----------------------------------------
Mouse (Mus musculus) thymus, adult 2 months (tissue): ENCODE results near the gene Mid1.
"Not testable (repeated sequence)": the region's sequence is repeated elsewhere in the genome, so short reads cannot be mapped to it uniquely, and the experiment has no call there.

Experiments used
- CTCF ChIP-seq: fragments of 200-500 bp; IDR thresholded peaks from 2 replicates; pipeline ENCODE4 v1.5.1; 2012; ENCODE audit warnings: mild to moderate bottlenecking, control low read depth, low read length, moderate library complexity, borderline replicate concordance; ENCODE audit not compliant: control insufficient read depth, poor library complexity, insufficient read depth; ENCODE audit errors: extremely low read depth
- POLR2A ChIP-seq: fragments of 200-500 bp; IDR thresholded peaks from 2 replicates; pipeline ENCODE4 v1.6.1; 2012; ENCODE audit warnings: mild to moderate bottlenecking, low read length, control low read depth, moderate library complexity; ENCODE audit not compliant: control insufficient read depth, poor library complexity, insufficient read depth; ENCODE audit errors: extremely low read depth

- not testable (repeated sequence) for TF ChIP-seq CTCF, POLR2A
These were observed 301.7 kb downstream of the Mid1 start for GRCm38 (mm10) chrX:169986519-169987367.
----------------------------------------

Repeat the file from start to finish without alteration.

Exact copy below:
Mouse (Mus musculus) thymus, adult 2 months (tissue): ENCODE results near the gene Mid1.
"Not testable (repeated sequence)": the region's sequence is repeated elsewhere in the genome, so short reads cannot be mapped to it uniquely, and the experiment has no call there.

Experiments used
- CTCF ChIP-seq: fragments of 200-500 bp; IDR thresholded peaks from 2 replicates; pipeline ENCODE4 v1.5.1; 2012; ENCODE audit warnings: mild to moderate bottlenecking, control low read depth, low read length, moderate library complexity, borderline replicate concordance; ENCODE audit not compliant: control insufficient read depth, poor library complexity, insufficient read depth; ENCODE audit errors: extremely low read depth
- POLR2A ChIP-seq: fragments of 200-500 bp; IDR thresholded peaks from 2 replicates; pipeline ENCODE4 v1.6.1; 2012; ENCODE audit warnings: mild to moderate bottlenecking, low read length, control low read depth, moderate library complexity; ENCODE audit not compliant: control insufficient read depth, poor library complexity, insufficient read depth; ENCODE audit errors: extremely low read depth

- not testable (repeated sequence) for TF ChIP-seq CTCF, POLR2A
These were observed 301.7 kb downstream of the Mid1 start for GRCm38 (mm10) chrX:169986519-169987367.